Under Fed. R. Civ. P. 4(k)(2), a plaintiff may establish personal jurisdiction over a foreign defendant by (a) alleging a federal law claim against the defendant, (b) showing that the defendant is not subject to personal jurisdiction in any state, and (c) showing that exercise of jurisdiction over the defendant is consistent with due process, considering the defendant's contacts with… Read More

Arizona had personal jurisdiction over Pennsylvania Byzantime Catholic church officials whom plaintiff claimed had defamed it and interfered with plaintiff's contract with an Arizona Byzantine Catholic church.  Under Calder v. Jones, 465 U.S. 783, 788-89 (1984), a defendant is subject to specific personal jurisdiction if he (1) commits an intentional act, (2) expressly aimed at the forum state, that (3)… Read More

The trial court erred in vacating entry of judgment in California on a sister state judgment rendered in Missouri where plaintiffs lived.  Missouri had personal jurisdiction over the California defendants since they had sent allegedly fraudulent communications to plaintiffs in Missouri, inducing the Missouri plaintiffs to enter into a contract for defendants' adoption services and pay defendants from Missouri.  An… Read More

Relying heavily on Anglo Irish Bank Corp. v. Superior Court (2008) 165 Cal.App.4th 969, this decision holds that a South Korean parent corporation is subject to specific personal jurisdiction in California based on activities its California subsidiary took in California in what the complaint charged was an antitrust conspiracy to fix spot market prices of fuel in California.  For personal… Read More

Arizona lacked personal jurisdiction over Continental (which built the airplane engine) and Textron (which acquired some assets of the plane's manufacturer) in a products liability suit by the plane's owner who had survived a crash alleged caused to defects in the engine.  Neither defendant was subject to general jurisdiction in Arizona.  Continental had not purposefully availed itself of Arizona's privileges. … Read More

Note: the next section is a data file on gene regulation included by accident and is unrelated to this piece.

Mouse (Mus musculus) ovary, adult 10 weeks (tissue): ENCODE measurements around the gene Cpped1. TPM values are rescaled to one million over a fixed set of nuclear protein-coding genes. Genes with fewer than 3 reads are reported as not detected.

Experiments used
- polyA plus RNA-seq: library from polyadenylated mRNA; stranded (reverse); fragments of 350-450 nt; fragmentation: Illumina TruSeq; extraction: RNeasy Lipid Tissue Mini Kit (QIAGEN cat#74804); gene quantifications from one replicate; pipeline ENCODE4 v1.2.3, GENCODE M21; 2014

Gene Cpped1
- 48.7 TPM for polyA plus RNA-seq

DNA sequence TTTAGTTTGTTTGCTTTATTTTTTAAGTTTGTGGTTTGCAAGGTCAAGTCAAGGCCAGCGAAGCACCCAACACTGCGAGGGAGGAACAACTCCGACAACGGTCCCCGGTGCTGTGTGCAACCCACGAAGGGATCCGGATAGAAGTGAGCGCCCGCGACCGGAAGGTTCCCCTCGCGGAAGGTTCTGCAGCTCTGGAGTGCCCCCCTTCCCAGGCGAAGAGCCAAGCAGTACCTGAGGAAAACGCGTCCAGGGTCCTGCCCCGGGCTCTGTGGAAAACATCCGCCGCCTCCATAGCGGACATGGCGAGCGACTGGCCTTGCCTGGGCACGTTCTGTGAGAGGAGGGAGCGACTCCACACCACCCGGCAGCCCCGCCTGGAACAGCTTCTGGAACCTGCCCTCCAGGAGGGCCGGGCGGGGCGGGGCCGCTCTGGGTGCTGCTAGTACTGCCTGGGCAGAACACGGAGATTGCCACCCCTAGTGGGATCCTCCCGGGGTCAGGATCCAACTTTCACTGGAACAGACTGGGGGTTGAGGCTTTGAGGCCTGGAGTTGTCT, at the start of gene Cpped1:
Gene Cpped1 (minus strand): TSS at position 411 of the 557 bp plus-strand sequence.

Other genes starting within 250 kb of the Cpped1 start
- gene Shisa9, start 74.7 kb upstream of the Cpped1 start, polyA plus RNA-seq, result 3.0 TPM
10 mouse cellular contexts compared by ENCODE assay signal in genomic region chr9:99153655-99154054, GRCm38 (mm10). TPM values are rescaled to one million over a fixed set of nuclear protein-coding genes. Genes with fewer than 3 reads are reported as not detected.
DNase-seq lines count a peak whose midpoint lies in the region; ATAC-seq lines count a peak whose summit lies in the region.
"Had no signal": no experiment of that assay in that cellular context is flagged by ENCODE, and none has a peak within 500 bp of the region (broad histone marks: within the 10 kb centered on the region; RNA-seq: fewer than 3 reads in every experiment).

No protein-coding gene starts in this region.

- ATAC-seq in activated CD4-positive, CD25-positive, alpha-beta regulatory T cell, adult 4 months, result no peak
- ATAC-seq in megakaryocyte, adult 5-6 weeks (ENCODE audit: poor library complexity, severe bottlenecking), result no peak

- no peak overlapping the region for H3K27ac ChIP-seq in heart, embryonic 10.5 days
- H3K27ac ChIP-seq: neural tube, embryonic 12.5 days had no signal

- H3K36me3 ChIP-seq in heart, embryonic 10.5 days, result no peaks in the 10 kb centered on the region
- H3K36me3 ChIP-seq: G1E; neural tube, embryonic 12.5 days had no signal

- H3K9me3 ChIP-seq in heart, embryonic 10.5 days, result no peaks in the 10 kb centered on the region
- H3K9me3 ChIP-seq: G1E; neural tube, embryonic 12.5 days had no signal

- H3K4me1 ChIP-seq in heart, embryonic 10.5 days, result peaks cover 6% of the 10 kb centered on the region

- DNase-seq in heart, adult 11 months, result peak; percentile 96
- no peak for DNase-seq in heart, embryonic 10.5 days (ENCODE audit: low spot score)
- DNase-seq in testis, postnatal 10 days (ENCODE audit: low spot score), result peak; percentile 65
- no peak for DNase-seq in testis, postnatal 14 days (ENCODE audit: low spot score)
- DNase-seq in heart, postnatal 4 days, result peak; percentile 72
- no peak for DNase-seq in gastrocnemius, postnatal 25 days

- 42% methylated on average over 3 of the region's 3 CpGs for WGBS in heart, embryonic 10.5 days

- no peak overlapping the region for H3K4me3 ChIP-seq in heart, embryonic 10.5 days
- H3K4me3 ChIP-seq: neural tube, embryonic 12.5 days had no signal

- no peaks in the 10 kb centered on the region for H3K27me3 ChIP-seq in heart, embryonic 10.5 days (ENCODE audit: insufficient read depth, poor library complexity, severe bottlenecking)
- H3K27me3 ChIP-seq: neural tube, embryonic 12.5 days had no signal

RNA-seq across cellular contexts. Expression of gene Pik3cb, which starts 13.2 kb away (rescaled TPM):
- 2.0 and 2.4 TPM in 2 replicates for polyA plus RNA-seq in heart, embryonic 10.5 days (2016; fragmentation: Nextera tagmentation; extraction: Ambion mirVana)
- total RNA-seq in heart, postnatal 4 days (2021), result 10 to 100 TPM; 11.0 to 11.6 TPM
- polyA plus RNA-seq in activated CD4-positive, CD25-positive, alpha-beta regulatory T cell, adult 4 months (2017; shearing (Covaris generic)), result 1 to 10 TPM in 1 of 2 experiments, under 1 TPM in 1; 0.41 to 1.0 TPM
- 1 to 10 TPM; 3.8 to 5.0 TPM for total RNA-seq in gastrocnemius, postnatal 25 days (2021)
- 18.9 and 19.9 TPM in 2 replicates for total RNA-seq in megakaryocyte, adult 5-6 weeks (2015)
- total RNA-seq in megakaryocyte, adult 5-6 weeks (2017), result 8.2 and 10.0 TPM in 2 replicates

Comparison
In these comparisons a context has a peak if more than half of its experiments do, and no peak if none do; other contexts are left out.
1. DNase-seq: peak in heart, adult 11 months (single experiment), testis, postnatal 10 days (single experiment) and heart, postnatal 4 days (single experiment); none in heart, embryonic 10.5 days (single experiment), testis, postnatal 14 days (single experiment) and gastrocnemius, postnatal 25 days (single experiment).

Plaintiff and defendant were a married couple living in Georgia.  While on a visit to California, husband assaulted and battered wife.  The requirements for California to exercise specific jurisdiction over a nonresident defendant are satisfied when the defendant travels to California and commits a tort while in California--if the suit arises from that tort. California has an interest in deterring… Read More

Defendant was subject to specific personal jurisdiction in California though he was not an officer of dmarcian USA and demarcian EU, for which he worked, was a separate entity.  By publicly presenting himself as a leader of dmarcian, a company headquartered in California, having dmarcian EU’s web address automatically route to dmarcian’s Web site, administered in California, and receiving prospective… Read More

Under Fed. R. Civ. P. 4(k)(2), when the plaintiff sues on a federal cause of action and the defendant is not subject to personal jurisdiction in any state's courts of general jurisdiction, the federal courts may exercise personal jurisdiction over the defendant if it has minimum contacts with the United States as a whole under the same generally applicable tests… Read More

California could not exercise specific personal jurisdiction over a Virginia law firm and its lawyers.  The lawyers had done nothing to avail themselves of California's benefits.  They had a website with minimum interactivity not directed to California residents in particular but rather to veterans throughout the country.  The lawyers had Virginia bar licenses, not California ones.  Though plaintiff (their client)… Read More